So did LeBron. Difference is, the greatest players in the game are (or were) expected to build winners around them rather than seek them out. Michael Jordan didn't ditch the Chicago Bulls after six straight playoff exits without a championship. Kobe Bryant ultimately stuck with the Los Angeles Lakers in 2007, even after suffering through the franchise's post-Shaquille O'Neal slump. Larry Bird and Magic Johnson would've never considered teaming up in such a way.
And on and on and on it went...
Back to Basics
Until LeBron decided to give up being the "bad guy." Until he decided to play the game for the joy and the fun of it—as he always had—rather than for the adulation of his fans or the silence of his critics.
So back LeBron came, with a brand new, brilliantly crafted post game; with an ease, confidence and looseness that perfectly complemented his inherent desire to win and to be the best he could possibly be. His on-court brilliance was too bright to ignore, even by those who were so blinded by their disdain for "The Decision" that they dropped LeBron to third in the MVP balloting for the 2010-11 campaign.
James captured his third such statuette in 2012, but he'd been there and done that. There was no ring attached, no ultimate glory with which LeBron could etch his names into the annals of NBA history.
Naturally, then, he went out and added that all-important line to his legacy. When Bosh went down against the Indiana Pacers, James stepped up. He averaged 31 points, 10.7 rebounds and 5.6 assists in 44.1 minutes per game from that point on. In four games when the Heat were either down in a series or on the brink of elimination, James upped the ante to 37 points, 13.3 points, and 5.3 assists, including an awe-inspiring 45-15-5 in Game 6 of the 2012 Eastern Conference Finals against the Celtics in Boston that was a bildungsroman unto itself:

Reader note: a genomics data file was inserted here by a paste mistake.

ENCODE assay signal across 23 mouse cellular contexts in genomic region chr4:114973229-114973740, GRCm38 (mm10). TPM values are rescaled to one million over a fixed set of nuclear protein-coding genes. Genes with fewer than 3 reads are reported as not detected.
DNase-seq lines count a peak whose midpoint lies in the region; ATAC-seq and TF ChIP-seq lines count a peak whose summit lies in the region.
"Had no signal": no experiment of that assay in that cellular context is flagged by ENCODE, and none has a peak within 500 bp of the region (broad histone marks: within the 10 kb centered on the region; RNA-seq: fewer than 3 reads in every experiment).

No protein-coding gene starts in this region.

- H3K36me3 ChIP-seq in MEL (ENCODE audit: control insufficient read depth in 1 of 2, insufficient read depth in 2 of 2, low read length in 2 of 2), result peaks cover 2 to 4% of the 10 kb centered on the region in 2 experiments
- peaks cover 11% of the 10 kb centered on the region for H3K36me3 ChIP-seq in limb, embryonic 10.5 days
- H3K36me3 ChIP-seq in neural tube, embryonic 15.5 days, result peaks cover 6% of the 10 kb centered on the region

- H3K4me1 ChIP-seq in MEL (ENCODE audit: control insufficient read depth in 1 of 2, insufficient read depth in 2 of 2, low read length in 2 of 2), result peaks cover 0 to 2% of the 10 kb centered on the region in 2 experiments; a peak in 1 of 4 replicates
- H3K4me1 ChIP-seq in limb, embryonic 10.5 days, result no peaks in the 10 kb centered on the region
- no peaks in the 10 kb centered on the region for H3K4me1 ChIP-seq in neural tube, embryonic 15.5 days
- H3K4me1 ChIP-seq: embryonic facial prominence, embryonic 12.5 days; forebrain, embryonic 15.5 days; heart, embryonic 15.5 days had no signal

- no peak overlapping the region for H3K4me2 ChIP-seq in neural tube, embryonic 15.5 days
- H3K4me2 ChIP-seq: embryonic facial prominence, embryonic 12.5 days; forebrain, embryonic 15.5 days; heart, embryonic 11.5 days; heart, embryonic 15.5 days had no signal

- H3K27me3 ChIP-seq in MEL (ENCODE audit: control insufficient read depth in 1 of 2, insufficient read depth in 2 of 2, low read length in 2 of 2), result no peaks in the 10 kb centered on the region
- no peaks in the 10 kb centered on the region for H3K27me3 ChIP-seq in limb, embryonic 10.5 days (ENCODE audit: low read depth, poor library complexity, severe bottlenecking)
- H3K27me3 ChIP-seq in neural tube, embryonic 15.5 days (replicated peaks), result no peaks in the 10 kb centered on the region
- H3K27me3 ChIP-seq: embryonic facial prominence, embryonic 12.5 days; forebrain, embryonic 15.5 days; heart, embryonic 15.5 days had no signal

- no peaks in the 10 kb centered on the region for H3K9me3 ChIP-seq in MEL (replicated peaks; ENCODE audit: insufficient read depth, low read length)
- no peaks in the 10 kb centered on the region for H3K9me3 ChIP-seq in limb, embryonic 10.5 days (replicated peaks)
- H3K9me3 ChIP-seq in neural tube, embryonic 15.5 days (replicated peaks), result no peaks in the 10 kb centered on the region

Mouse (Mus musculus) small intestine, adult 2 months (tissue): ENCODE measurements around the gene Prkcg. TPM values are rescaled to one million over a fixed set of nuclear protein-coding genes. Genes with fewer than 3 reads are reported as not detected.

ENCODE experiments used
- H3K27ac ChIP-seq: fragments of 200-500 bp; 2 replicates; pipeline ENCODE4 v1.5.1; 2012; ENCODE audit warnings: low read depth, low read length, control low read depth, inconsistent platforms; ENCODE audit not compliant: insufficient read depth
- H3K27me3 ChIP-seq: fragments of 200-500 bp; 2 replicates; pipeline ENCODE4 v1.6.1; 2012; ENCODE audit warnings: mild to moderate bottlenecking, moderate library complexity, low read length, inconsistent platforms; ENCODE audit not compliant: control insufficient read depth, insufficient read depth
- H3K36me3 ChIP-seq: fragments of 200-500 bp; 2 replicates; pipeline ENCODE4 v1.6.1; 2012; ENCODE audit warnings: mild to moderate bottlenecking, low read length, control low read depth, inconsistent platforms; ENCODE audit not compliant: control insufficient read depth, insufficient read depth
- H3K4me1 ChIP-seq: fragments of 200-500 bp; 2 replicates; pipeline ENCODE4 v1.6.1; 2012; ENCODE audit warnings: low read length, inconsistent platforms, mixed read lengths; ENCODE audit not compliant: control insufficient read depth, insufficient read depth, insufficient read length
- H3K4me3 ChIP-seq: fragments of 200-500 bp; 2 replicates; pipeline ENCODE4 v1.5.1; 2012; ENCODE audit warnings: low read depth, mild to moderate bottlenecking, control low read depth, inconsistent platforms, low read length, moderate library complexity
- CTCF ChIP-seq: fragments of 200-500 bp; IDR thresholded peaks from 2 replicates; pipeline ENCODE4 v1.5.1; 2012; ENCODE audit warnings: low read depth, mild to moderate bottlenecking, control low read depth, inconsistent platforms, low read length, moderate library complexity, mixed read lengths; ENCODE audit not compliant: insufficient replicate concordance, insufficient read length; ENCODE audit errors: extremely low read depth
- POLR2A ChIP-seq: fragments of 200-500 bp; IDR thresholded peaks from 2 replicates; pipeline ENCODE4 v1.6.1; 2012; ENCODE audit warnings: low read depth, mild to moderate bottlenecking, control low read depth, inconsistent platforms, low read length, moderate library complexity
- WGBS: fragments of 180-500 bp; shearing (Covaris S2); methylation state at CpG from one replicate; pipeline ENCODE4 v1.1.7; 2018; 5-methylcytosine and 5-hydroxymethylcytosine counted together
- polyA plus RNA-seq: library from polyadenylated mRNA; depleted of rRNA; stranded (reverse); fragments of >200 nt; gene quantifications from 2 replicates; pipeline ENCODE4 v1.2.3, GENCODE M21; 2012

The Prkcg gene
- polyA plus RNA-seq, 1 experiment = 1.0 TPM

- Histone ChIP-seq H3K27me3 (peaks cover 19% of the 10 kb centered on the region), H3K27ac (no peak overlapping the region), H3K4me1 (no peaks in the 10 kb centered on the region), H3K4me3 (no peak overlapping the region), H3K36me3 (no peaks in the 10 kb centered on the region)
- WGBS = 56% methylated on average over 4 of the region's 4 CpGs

A triple-double in Game 5 of the 2012 finals against the Oklahoma City Thunder helped seal the deal for the Heat and set off a full-blown reevaluation of LeBron's legacy. At the age of 27, no less. Finally, the King had a ring. He was a champion, not a "choker"—an all-time great in the making rather than a gifted disappointment.
The Road, Now Traveled
Off the Heat went, pillaging city after city while leaving behind only trace amounts of ill will. (In most places, anyway. Good luck getting anyone in Boston or Chicago to praise a sworn enemy.)
Nearly every stop served as another victory lap for LeBron. He played with the same relaxed, care-free demeanor that he'd rediscovered the season prior. He shook hands and shared greetings with courtside celebrities, and (presumably) kissed babies when shuffling through subterranean tunnels in his finest threads.
Sixty-six wins, 27 of them in a row. A fourth MVP in five seasons. Another round of All-Everything honors...one of the great runs in modern NBA history seemed to come so effortlessly, as if by divine right, to James and the Heat.
Along the way, the rest of the NBA did its part to draw eyes away from South Beach while unfurling the red carpet to American Airlines Arena.
The Los Angeles Lakers reloaded with not one, but TWO Hall of Famers, only to see their presumptive champagne showers give way to an injury-plagued charade. The Thunder blinked in their face-off with the league's collective bargaining agreement, sending one of their own Big Three (James Harden) to Houston. Major injuries—to the Bulls' Derrick Rose and the Indiana Pacers' Danny Green—sapped the East of worthy challengers to Miami's throne, and left another (Russell Westbrook's Thunder) at least one superstar short of coming back for a second shot.